The term — which was coined in the 1970s — refers to the willful destruction of nature and has often been used to describe the actions of the wealthy given their outsize carbon footprint. In 2021, lawyers proposed codifying ecocide into international criminal law, putting it on par with genocide. European Union lawmakers voted to criminalize environmental damage “comparable to ecocide” earlier this year. Whether the new law will be used to prosecute the use of superyachts remains to be seen.

Some owners are cognizant of the dangers their vessels pose to the environment. Jeff Bezos’s $500 million superyacht Koru set sail in April 2023 with sails to help power its voyage. It still sports diesel-powered motors, though. Oxfam estimates that the 127-meter (416-foot) vessel has emitted 7,000 tons of carbon dioxide over the past year, an amount equal to the annual emissions of 445 average Americans. 

That estimate is also almost certainly on the low end as the calculations account for the yacht being on standby rather than in transit. The number also doesn’t include Koru’s companion yacht, Abeona, a 75-meter support motor yacht that functions like a garage with a helicopter pad and jet skis. 

The sails on Bezos’s ship are an exception: The vast majority of superyachts are solely engine-powered. Only eight new sailing builds were completed in 2023, compared to the 195 new motor yachts.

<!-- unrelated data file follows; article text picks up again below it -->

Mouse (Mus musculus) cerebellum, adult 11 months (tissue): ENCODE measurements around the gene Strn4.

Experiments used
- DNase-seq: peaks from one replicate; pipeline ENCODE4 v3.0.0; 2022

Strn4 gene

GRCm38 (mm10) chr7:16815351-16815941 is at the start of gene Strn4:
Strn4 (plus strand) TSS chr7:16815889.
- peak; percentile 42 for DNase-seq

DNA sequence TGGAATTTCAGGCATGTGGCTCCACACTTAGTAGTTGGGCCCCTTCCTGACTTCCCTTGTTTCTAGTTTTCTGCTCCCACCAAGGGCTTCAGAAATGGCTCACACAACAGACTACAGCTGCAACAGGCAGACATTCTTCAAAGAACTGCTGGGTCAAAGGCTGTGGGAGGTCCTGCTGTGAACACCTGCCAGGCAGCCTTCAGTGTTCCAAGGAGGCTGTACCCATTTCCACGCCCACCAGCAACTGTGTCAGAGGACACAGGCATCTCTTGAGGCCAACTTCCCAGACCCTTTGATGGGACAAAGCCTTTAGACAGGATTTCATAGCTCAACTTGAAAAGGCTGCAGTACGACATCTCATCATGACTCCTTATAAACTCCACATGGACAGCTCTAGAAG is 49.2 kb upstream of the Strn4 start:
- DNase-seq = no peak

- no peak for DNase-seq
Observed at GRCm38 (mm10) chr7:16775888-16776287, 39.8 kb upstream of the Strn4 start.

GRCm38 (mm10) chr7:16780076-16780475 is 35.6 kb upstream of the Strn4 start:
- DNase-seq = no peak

Understanding a superyacht’s true carbon emissions is incredibly difficult because of a lack of data collected and the inherently secretive nature of yachting, according to Malcolm Jacotine, founder of the superyacht consultancy firm Three Sixty Marine. Using the International Maritime Organization’s data, Jacotine estimates yachting emissions will hit 10 million tons by 2030 if the industry takes a “business as usual” approach. 

To help owners understand their boats’ impact, he’s developed two carbon emissions calculators. They have limitations, though, because they rely on voluntarily reported data and estimated tons of diesel fuel. 

Yachts spend 10% to 20% of the year sailing and relying on engine power. The boats reach top speed only 0.1% of the year, according to Robert van Tol, executive director of the Water Revolution Foundation. The rest of the year, the vessel is a floating hotel, relying on generators that are required for a longer period of time and emit more CO2, according to Jacotine’s calculations.